Readers' picks for Seattle's best parks
- Turns out, they had loads of suggestions! And it reminded us of just how many great parks Seattle has to offer. Here are readers' top picks.
Discovery Park: Reader Martha W. said Discovery has "great trails for walking or running," plus good beach areas to explore.
- Walking the bluffs is another highlight — check out those views! — as is visiting the Daybreak Star Indian Cultural Center, which features a permanent art collection and rotating exhibits.
Seward Park: Readers love the big trees and stunning views of Lake Washington at Seward Park. It has a wide path for bike riding and walking, and the old-growth forest can make you feel as if you've gotten lost in the woods, while still in the middle of the city.
Kubota Garden: Suzanne L. praised Kubota Garden, citing its "gorgeous rambling beauty and impressive plants and sculptures." The blossoms put on quite a show in the spring, but there's plenty to see in summer as well.
Washington Park Arboretum: The 230-acre arboretum not only boasts an array of blossoming trees and plants in the spring, but trees that turn stunning colors in the fall.
Alki Beach Park: Who doesn't love a great beach? Alki is a perfect place to play a game of beach volleyball, walk the long waterfront promenade, or go on the hunt for sea creatures.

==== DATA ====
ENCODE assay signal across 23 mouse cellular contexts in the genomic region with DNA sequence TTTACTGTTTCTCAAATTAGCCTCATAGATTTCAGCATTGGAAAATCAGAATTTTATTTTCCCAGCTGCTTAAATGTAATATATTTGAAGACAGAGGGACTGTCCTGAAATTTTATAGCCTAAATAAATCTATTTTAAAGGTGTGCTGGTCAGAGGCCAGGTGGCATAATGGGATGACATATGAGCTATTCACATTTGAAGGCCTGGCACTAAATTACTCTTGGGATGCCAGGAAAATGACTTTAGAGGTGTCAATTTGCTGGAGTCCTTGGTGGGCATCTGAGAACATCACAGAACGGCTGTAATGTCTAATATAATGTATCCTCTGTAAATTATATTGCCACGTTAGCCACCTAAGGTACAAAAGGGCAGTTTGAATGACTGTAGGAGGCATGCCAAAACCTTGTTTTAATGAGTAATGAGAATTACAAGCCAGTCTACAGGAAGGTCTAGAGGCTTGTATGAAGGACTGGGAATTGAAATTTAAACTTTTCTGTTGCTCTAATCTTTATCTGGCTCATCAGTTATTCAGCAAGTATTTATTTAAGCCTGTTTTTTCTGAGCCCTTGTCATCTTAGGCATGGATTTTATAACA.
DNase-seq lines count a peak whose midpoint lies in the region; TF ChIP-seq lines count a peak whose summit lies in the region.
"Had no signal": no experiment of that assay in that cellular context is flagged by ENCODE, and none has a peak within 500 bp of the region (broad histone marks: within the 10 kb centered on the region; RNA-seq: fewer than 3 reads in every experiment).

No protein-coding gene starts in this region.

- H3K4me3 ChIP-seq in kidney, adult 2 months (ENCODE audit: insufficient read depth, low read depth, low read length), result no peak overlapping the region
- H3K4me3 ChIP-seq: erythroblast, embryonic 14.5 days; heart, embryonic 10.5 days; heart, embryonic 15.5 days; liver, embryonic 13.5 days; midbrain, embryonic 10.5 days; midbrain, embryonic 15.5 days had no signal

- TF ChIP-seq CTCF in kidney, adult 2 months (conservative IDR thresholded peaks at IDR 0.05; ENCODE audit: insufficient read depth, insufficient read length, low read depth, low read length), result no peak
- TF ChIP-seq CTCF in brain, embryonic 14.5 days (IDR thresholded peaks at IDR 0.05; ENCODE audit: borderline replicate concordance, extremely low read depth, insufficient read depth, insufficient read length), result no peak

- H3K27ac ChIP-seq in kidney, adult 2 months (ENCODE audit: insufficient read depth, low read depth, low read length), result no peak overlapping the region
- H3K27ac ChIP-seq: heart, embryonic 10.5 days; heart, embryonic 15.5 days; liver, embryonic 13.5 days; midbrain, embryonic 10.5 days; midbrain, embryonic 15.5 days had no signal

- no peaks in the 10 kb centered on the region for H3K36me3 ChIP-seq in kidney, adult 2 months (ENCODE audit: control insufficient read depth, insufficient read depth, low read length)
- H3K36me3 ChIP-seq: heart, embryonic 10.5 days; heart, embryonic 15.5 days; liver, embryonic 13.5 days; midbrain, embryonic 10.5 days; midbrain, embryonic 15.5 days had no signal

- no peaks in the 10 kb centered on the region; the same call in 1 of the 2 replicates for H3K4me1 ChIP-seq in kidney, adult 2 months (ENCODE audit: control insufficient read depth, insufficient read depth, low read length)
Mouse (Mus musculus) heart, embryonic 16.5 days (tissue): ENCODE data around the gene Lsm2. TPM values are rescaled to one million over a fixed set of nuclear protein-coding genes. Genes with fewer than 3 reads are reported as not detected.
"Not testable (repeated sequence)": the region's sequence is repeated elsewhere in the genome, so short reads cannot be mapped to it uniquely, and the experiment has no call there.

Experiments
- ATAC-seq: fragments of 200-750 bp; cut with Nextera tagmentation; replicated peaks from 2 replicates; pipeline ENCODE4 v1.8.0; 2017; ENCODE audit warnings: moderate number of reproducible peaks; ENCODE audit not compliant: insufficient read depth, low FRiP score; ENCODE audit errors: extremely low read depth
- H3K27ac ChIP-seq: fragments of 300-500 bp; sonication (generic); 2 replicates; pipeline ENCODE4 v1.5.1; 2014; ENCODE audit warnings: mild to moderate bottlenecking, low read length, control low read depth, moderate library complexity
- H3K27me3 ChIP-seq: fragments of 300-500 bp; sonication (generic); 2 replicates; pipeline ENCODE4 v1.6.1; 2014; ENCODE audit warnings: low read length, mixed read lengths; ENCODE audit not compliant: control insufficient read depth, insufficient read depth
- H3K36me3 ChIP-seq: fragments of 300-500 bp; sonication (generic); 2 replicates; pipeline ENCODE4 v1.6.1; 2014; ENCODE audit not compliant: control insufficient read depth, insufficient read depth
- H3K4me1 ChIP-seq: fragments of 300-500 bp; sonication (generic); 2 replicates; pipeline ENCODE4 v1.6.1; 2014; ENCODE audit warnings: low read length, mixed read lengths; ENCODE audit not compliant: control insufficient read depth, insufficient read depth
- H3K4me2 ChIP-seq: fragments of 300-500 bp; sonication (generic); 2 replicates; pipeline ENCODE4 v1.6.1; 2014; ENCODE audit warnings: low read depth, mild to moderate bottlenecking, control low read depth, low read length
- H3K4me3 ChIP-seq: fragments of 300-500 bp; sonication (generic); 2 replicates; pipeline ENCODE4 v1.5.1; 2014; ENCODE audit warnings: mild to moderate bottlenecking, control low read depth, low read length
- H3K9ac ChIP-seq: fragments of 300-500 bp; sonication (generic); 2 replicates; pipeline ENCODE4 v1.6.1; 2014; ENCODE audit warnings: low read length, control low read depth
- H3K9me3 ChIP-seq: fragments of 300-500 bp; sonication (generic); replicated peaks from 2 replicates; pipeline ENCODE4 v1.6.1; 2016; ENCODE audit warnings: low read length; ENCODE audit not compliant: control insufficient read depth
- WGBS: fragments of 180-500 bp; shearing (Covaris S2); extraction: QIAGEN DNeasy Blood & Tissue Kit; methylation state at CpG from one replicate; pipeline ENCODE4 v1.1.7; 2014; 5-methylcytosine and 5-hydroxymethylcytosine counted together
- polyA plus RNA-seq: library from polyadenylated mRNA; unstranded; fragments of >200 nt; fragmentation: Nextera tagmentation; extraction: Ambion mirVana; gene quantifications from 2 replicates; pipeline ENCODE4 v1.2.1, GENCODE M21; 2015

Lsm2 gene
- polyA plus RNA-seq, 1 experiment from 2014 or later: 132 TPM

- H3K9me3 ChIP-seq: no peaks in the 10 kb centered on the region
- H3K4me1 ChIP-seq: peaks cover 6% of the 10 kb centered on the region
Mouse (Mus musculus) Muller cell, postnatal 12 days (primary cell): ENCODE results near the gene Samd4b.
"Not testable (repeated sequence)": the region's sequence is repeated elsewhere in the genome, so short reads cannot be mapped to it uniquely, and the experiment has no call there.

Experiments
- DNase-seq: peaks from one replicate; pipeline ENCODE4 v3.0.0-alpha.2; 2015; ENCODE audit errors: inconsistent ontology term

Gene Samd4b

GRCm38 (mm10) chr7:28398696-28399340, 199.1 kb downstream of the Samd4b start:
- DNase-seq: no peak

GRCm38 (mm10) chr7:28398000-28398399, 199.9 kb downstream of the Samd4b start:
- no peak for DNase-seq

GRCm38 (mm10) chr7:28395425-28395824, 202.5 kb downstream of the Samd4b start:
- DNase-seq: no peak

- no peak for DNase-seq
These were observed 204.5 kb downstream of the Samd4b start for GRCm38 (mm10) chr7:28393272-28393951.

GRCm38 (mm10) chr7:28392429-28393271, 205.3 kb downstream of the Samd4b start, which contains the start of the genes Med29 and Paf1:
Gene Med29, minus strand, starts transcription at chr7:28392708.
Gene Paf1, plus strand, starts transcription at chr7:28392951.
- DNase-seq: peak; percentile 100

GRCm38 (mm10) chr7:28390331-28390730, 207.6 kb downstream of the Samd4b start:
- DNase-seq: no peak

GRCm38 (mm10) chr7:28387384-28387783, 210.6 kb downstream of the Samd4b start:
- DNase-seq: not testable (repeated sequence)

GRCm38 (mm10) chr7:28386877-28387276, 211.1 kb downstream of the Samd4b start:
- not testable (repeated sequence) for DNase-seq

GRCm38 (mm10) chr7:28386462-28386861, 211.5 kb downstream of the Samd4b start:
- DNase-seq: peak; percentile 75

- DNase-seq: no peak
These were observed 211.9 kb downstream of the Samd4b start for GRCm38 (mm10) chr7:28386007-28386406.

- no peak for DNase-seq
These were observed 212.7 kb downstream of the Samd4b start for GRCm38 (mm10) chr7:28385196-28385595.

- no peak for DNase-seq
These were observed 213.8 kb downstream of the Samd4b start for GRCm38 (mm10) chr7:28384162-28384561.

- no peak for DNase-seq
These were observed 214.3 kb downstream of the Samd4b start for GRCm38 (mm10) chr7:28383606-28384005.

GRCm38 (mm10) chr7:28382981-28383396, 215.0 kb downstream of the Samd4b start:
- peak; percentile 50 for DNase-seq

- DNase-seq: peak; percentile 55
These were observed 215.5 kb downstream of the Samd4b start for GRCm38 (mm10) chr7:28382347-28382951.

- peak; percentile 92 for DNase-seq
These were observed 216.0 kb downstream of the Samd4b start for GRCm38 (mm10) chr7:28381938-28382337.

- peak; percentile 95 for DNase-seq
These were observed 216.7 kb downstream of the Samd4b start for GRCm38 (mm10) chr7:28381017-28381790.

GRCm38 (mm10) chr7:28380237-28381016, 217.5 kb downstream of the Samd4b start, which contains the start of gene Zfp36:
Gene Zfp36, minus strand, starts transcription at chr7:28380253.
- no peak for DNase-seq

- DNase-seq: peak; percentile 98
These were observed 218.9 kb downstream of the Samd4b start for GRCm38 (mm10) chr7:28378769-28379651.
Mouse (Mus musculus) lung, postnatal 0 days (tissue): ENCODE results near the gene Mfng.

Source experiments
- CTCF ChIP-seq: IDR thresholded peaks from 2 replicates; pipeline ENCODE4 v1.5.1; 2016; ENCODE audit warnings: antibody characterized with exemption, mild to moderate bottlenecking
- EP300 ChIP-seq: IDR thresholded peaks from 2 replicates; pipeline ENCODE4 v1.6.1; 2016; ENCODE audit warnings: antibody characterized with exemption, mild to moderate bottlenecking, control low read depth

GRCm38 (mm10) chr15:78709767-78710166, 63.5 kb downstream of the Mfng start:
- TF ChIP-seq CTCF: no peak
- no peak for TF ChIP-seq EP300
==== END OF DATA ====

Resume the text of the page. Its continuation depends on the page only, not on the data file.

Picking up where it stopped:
- Plus, it's surrounded by good places to eat, readers said.
Myrtle Edwards Park: Reader Kate W. said this park is a winner because of its proximity to the water — plus its bike path and the number of urban dwellers you can see enjoying time outdoors out with their pets.
- The Olympic Sculpture Garden at the park's southern end tops off the experience.
Kerry Park: Sure, lots of tourists come to this tiny park in Queen Anne — but it's because it has one of the city's best views. Experience it like a local by bringing a picnic and enjoying it with someone on one of the benches (if you can snag one).
- It's also fun to watch people photobomb each other as they try to get the perfect shot of the Seattle skyline.
Editor's note: This story has been corrected to reflect that the city has no record of fig trees at Seward Park.
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